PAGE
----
How to home school children effectively during lockdown

PUBLISHED: 11:00 27 April 2020

Picture: Getty Images/iStockphoto

Picture: Getty Images/iStockphoto

Diego Cervo

How to home school children effectively during lockdown

Teenage girl using smart phoneTeenage girl using smart phone

At a time when pupils have been thrown into uncertainty surrounding their education and grades, many parents now find themselves tasked with the challenge of supporting their child’s learning from home.

Many parents may feel daunted by the prospect of home schooling, yet there are several useful tools to try to supplement learning as the schools across East Devon remain closed for the time being.

Here are some top tips to help parents continue with their children’s education from home...

Most people agree homework can be beneficial to your child's education.Most people agree homework can be beneficial to your child's education.

1. Get organised and get outside for regular breaks

School days are very well structured. Life at home however can be a different matter. Help your child set up a timetable that will work for them and covers the subjects they need. Divide up periods of study with active breaks. Without their school mates and social interaction, motivation and energy can really drop. Make sure your child moves, goes outside, eats meals at the appropriate times and has offline conversations.

Tired little kid boy at home making homework at the morning before the school starts. Little child doing excercise, indoors. Elementary school and educationTired little kid boy at home making homework at the morning before the school starts. Little child doing excercise, indoors. Elementary school and education

2. Set up their own space to work from with the tools they need

You don’t need to refurb your home. Set up a desk in a quiet corner of the home where your child can keep their laptop, textbooks and notes - they’ll find it much easier to focus and ease distractions for them and the rest of the family. As schools would normally provide things like flashcards, exercise books and planners, it may be worth doing an online shop for some of the basics without blowing the budget.

3. Set good habits around screen times

close up of hands of business person working on computer, man using internet and social mediaclose up of hands of business person working on computer, man using internet and social media

Teens spend a lot of time on apps speaking with their friends - and isolation will only increase their desire to communicate socially. While staying connected will be positive for their mental health, the opposite is true when social media fuels feelings of isolation and anxiety. You’ll need to set some ground rules for how screens are used during the day and keep an eye on your child’s mood.

Online learning platforms

Online tuition and learning resources can ensure that pupils are staying on track with the syllabus, filling in gaps with knowledge, and boosting confidence at a really challenging and confusing time.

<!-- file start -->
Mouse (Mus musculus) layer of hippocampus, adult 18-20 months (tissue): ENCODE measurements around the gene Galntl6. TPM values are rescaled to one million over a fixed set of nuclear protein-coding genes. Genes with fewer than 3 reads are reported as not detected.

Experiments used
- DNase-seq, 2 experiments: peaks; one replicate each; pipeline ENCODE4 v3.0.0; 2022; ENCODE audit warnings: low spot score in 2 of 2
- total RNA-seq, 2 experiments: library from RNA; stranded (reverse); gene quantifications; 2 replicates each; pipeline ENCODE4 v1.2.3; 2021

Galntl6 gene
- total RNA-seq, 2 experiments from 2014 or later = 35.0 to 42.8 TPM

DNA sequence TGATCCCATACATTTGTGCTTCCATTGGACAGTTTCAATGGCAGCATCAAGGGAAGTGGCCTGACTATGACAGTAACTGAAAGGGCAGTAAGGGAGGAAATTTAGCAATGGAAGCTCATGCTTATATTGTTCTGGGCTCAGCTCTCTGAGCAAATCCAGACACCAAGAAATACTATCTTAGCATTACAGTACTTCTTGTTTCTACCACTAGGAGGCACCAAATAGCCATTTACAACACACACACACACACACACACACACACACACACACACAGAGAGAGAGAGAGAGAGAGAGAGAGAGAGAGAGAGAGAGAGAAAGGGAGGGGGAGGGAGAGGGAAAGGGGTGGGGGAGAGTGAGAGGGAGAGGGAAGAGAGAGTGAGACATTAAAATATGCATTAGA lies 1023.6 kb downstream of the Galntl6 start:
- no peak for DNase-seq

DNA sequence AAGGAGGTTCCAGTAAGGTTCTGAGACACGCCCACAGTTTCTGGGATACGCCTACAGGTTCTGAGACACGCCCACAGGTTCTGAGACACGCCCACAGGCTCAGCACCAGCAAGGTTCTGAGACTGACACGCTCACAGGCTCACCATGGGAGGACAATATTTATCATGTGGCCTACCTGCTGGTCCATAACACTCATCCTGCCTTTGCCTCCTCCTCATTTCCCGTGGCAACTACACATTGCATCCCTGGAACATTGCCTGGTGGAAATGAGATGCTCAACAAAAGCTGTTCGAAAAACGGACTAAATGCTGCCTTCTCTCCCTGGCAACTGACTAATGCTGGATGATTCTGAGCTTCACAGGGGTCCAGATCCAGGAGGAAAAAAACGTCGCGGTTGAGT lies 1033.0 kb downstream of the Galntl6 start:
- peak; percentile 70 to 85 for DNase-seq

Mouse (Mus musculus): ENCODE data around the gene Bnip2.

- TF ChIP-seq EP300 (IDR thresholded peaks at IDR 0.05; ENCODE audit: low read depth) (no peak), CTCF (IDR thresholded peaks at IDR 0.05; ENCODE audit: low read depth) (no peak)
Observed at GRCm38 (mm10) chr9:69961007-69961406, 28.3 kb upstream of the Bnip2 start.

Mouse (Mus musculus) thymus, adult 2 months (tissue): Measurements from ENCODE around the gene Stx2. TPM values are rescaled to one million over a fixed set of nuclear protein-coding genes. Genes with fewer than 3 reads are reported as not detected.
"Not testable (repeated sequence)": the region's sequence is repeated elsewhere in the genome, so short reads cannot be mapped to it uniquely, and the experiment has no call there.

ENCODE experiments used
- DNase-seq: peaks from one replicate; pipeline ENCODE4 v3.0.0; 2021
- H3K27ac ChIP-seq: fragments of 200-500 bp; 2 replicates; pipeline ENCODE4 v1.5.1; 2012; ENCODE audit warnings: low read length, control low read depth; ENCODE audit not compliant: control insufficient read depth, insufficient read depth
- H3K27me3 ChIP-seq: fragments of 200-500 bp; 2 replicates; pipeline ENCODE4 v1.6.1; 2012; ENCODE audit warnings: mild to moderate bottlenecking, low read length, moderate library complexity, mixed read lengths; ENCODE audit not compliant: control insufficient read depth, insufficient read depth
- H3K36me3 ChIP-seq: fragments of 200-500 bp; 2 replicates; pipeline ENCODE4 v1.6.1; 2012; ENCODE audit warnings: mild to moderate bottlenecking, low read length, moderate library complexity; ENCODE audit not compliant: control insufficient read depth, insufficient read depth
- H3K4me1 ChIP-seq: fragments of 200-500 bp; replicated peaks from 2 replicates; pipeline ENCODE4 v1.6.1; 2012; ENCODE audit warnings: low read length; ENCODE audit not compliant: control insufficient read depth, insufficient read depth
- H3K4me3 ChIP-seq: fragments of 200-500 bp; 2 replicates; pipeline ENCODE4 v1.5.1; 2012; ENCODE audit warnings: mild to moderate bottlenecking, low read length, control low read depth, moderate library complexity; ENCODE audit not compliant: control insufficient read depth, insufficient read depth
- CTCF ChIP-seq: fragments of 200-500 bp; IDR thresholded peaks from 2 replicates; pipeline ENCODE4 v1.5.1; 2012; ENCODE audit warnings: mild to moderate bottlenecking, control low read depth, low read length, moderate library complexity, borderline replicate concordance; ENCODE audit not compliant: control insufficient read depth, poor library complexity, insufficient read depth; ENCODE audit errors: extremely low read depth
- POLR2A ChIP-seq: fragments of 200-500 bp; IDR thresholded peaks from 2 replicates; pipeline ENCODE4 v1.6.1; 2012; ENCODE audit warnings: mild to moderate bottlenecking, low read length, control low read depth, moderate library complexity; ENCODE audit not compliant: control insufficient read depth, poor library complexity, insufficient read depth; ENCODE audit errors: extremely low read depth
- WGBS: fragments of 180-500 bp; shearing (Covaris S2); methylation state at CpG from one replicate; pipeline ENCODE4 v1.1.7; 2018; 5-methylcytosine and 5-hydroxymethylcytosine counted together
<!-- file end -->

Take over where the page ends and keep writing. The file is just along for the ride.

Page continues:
For online learning, your child’s school website should be the first port of call. By now, most schools have well established home-learning sections on their websites, with weekly tasks set for the pupils to complete. Several schools use Google Classroom and other virtual tools to deliver education

To support school teaching practices, there are several free educational websites for families to try. Here are a few:

Twinkl - www.twinkl.co.uk - Global educational publisher, Twinkl is providing free access to over 630,000 teaching and learning materials to support teachers, parents and carers in East Devon. The materials available on the Twinkl website range from activity sheets, information packs and interactive presentations to online educational games and videos. These cover all core subjects for all ages and include a huge range mapped to each curriculum in the UK. Teachers, parents and carers in the UK can get access to Twinkl by visiting www.twinkl.co.uk/offer and entering the code CVDTWINKLHELPS alongside an email and password.

BBC Bitesize - www.bbc.co.uk/bitesize - BBC Bitesize has an amazing range of online lessons and activities. The list of modules for each year group is almost endless and covers every topic. There’s even a section on the website offering support for parents and children. The blog is updated daily with tips on how to keep on top of learning outside of school and advice on multiple different subjects children and young adults may find useful.

Staedtler - www.teachersclub.staedtler.co.uk - Parents of children between the ages of four and 11 years will be able to access Staedler’s huge bank of curriculum-linked teaching resources, through the stationery brand’s completely free Teachers’ Club. The Club, normally reserved for primary school teachers only, is now enabling parents to access and download its extremely popular educational tools, designed specifically for pupils in KS1 and KS2.


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